The film’s cast succeeds in wrapping their voices around his words, catching the wry humor without losing the subtext. Meryl Streep gives a embellished, darkly funny turn as the evil witch yet does so without chewing the scenery and teetering into overplaying the villainy. Meanwhile, Emily Blunt and James Corden have an easygoing, comical rapport as the married couple whose personal travails kick off the adventure. Corden, about to become more of a staple in North America due to his takeover of Craig Ferguson’s late night spot, gives the role a gentle sprinkling of normalcy, which creates comic relief as the fantastical happenings continue to bewilder him.
Daniel Huttlestone, who brought scene-stealing brio to Gavroche in Les Misérables two holiday seasons ago, offers the same awe and energy as Jack. The best of the ensemble, though, is Chris Pine, oozing arrogant charisma as the excitable Prince. If there was a weak link in this all-star cast, it would be Johnny Depp, whose take as the Wolf is not menacing enough. He also only appears for around five minutes of screen time, so the quirky interpretation does not linger for too long.
On the screen, Into the Woods stumbles in a few locations, albeit not for long. A sly narrator present in the stage version offers a bit of voice-over, but much of it is unnecessary and the part could have been shelved entirely. Meanwhile, the film wraps up its darker second act too quickly, without giving some of the characters proper send-offs – especially with Blunt’s baker’s wife. However, it could have been worse: Sondheim purists have worried that lending this dark, tuneful revisionist collection of fairy tales to Disney, a company known for their much happier, tuneful revisionist collection of fairy tales, would dilute the menacing themes. For the most part though, Marshall and Lapine keep the innuendo high, so that adults will get the darker subtext of moments that will fly above their kids’ heads.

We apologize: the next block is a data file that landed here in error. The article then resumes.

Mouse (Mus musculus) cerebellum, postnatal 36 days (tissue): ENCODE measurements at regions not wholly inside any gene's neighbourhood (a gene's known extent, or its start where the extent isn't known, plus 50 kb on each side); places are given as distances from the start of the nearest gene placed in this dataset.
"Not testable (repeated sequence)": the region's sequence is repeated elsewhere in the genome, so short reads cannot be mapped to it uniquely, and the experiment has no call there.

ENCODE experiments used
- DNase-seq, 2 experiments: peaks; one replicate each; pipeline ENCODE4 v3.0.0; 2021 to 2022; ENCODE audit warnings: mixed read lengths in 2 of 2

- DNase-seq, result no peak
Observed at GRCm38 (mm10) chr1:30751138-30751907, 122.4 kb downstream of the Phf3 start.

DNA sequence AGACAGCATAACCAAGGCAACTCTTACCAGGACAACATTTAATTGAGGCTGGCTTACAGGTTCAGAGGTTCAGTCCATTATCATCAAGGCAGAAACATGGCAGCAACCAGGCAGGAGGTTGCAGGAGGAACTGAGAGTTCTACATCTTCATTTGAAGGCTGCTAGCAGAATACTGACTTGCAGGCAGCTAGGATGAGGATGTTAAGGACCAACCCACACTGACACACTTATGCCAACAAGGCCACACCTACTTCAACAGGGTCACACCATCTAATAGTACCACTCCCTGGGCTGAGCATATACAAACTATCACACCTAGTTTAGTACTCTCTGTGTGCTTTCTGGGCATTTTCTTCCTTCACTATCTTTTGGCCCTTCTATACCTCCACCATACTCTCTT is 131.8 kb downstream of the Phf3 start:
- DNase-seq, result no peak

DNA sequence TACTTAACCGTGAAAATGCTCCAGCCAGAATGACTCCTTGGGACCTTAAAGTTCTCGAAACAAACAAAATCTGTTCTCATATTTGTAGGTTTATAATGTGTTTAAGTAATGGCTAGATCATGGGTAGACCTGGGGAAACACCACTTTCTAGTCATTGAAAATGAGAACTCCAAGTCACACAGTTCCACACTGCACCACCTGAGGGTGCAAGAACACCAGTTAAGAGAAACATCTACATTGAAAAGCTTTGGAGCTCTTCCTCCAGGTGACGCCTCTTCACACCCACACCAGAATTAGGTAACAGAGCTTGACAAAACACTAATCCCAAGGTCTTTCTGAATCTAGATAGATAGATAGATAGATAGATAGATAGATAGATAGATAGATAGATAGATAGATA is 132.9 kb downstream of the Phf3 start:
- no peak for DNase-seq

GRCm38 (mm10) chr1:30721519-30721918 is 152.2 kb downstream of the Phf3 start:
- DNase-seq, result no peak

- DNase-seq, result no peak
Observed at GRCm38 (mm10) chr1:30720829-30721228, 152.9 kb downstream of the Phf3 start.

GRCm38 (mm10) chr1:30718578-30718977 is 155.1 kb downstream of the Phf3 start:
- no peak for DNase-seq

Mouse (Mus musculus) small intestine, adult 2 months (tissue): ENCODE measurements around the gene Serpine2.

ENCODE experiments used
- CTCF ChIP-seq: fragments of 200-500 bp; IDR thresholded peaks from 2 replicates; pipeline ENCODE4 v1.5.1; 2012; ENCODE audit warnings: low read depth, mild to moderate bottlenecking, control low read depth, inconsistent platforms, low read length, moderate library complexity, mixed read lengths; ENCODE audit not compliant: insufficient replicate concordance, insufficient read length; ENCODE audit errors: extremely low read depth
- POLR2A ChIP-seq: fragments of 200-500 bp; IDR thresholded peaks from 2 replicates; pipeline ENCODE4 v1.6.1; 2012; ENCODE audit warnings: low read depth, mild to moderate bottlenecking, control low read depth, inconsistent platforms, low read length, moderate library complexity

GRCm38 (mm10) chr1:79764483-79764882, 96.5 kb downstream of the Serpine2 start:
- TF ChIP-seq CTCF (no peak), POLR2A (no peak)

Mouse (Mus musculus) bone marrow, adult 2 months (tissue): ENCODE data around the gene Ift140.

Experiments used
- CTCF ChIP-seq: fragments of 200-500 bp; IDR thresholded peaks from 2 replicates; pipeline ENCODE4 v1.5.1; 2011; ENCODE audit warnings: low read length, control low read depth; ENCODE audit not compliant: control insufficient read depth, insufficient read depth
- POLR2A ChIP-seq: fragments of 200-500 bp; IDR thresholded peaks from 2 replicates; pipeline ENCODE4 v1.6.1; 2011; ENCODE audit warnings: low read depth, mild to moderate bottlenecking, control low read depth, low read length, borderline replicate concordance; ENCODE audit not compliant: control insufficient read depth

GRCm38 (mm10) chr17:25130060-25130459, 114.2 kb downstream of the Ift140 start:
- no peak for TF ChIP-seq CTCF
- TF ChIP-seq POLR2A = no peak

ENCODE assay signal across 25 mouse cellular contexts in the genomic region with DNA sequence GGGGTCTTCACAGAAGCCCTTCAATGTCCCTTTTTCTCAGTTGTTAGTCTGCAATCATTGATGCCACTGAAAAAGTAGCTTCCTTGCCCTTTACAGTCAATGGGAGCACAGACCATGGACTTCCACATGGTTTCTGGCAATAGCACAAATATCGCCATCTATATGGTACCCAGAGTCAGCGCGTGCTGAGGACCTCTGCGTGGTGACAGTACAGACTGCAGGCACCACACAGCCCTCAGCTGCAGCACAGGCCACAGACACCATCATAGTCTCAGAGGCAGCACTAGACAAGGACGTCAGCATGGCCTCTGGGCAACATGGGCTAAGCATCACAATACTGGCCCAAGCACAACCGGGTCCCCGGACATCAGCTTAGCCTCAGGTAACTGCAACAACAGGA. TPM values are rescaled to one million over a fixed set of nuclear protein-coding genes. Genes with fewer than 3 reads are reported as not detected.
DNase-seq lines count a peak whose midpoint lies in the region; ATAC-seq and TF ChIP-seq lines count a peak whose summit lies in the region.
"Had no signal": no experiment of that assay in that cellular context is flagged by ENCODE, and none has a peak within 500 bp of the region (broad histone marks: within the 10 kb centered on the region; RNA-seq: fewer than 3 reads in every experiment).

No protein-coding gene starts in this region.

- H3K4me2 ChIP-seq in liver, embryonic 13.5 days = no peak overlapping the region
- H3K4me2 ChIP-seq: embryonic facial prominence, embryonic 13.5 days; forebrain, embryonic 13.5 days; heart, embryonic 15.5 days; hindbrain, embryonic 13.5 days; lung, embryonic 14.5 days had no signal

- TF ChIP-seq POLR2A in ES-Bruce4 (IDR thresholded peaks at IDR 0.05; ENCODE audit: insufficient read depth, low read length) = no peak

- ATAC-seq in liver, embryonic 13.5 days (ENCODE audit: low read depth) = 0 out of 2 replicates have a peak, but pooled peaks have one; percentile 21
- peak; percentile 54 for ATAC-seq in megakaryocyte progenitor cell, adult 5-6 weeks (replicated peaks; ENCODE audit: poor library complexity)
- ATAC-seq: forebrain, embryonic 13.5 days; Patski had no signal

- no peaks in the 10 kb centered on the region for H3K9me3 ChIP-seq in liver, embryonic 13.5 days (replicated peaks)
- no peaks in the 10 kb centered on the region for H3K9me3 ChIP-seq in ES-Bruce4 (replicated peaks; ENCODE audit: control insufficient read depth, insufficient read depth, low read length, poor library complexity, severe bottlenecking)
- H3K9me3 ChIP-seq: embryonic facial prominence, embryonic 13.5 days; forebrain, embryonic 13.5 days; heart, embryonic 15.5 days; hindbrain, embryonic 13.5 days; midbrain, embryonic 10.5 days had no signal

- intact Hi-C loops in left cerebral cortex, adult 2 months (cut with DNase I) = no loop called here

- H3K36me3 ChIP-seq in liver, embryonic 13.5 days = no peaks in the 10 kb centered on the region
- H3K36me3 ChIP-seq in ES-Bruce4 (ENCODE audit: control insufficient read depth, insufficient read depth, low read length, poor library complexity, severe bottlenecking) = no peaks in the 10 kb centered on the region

The only time the film veers for bolder-than-expected imagery is during a predatory encounter between Little Red Riding Hood and the Wolf. The scene is handled well, and we see a non-graphic dreamscape of the young girl falling down through the creature’s stomach. Kids will likely view it literally, while the sexually charged subtext of the encounter will resonate more with adults. (In the next scene, Red Riding Hood offers her red cape to the baker, a moment where the sexual connotations will be clearer to an older audience.)
Miraculously, most of Marshall’s film works. It is spectacular but does not feel like an empty spectacle, with a potent ensemble taking the foreground and outstanding production design (from Skyfall’s Dennis Gassner) rendering the forest thrillingly alive. Into the Woods also manages to balance the garish and the grim. Adorers of Sondheim’s play could lament a couple of creative changes, but it is hard to imagine audiences not wanting a sojourn with a cast this talented and direction this confident. Sometimes, as Marshall knows, it works wonders to play out to the audience.
Rob Marshall rekindles the fire of the movie musical with the exceptionally performed, exquisitely designed Into the Woods.